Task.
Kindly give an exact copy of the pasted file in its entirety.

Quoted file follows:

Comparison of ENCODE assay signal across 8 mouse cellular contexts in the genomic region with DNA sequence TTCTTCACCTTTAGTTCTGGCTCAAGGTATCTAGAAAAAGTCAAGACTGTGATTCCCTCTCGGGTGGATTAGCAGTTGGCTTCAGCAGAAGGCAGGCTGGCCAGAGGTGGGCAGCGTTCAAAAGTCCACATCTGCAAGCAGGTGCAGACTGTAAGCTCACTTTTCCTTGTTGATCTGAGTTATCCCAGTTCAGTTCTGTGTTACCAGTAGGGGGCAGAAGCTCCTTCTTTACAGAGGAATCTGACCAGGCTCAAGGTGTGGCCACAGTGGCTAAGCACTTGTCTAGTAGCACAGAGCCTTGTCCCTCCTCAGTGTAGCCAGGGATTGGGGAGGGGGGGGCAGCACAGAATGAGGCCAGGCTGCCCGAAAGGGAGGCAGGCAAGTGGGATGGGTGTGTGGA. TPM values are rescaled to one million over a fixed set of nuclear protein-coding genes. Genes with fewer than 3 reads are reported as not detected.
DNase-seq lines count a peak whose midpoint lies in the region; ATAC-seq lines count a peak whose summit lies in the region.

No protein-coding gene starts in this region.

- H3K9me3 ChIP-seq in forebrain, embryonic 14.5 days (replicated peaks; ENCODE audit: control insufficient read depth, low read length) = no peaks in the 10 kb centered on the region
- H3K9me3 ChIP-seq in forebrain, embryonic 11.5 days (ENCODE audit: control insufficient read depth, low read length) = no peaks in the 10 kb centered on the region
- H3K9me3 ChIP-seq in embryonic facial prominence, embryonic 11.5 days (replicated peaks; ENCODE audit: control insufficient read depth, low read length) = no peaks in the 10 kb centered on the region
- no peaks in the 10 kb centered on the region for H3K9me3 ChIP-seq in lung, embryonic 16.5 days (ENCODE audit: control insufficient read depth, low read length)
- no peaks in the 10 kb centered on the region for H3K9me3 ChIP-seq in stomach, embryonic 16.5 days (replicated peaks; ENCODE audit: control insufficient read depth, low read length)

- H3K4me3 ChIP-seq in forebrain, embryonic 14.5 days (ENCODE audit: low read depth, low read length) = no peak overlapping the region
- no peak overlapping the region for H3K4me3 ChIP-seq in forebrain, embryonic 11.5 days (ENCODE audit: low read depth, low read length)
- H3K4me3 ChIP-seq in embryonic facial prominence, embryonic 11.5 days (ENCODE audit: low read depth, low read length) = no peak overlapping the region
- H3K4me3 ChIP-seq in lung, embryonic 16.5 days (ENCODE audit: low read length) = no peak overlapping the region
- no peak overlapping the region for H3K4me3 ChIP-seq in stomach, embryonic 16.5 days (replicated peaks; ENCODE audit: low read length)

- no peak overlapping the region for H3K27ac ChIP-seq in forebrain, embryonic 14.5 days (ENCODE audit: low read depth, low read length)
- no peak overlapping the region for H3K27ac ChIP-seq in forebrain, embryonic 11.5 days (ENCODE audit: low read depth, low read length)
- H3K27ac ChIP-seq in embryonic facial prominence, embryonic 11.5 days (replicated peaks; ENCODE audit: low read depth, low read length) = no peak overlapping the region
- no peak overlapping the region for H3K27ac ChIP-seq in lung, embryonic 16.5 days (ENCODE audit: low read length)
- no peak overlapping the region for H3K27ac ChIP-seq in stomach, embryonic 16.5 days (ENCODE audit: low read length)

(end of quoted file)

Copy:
Comparison of ENCODE assay signal across 8 mouse cellular contexts in the genomic region with DNA sequence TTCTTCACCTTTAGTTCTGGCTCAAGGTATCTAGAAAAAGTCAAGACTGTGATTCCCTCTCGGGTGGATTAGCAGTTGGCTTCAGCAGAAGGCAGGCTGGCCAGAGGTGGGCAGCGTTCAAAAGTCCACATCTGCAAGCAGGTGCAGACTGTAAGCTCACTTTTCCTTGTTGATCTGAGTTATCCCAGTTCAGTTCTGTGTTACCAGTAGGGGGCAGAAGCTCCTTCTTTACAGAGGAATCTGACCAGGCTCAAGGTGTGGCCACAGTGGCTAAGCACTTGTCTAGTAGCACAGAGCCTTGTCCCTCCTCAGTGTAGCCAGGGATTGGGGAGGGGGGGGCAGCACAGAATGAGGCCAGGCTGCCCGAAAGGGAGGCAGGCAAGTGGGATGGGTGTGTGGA. TPM values are rescaled to one million over a fixed set of nuclear protein-coding genes. Genes with fewer than 3 reads are reported as not detected.
DNase-seq lines count a peak whose midpoint lies in the region; ATAC-seq lines count a peak whose summit lies in the region.

No protein-coding gene starts in this region.

- H3K9me3 ChIP-seq in forebrain, embryonic 14.5 days (replicated peaks; ENCODE audit: control insufficient read depth, low read length) = no peaks in the 10 kb centered on the region
- H3K9me3 ChIP-seq in forebrain, embryonic 11.5 days (ENCODE audit: control insufficient read depth, low read length) = no peaks in the 10 kb centered on the region
- H3K9me3 ChIP-seq in embryonic facial prominence, embryonic 11.5 days (replicated peaks; ENCODE audit: control insufficient read depth, low read length) = no peaks in the 10 kb centered on the region
- no peaks in the 10 kb centered on the region for H3K9me3 ChIP-seq in lung, embryonic 16.5 days (ENCODE audit: control insufficient read depth, low read length)
- no peaks in the 10 kb centered on the region for H3K9me3 ChIP-seq in stomach, embryonic 16.5 days (replicated peaks; ENCODE audit: control insufficient read depth, low read length)

- H3K4me3 ChIP-seq in forebrain, embryonic 14.5 days (ENCODE audit: low read depth, low read length) = no peak overlapping the region
- no peak overlapping the region for H3K4me3 ChIP-seq in forebrain, embryonic 11.5 days (ENCODE audit: low read depth, low read length)
- H3K4me3 ChIP-seq in embryonic facial prominence, embryonic 11.5 days (ENCODE audit: low read depth, low read length) = no peak overlapping the region
- H3K4me3 ChIP-seq in lung, embryonic 16.5 days (ENCODE audit: low read length) = no peak overlapping the region
- no peak overlapping the region for H3K4me3 ChIP-seq in stomach, embryonic 16.5 days (replicated peaks; ENCODE audit: low read length)

- no peak overlapping the region for H3K27ac ChIP-seq in forebrain, embryonic 14.5 days (ENCODE audit: low read depth, low read length)
- no peak overlapping the region for H3K27ac ChIP-seq in forebrain, embryonic 11.5 days (ENCODE audit: low read depth, low read length)
- H3K27ac ChIP-seq in embryonic facial prominence, embryonic 11.5 days (replicated peaks; ENCODE audit: low read depth, low read length) = no peak overlapping the region
- no peak overlapping the region for H3K27ac ChIP-seq in lung, embryonic 16.5 days (ENCODE audit: low read length)
- no peak overlapping the region for H3K27ac ChIP-seq in stomach, embryonic 16.5 days (ENCODE audit: low read length)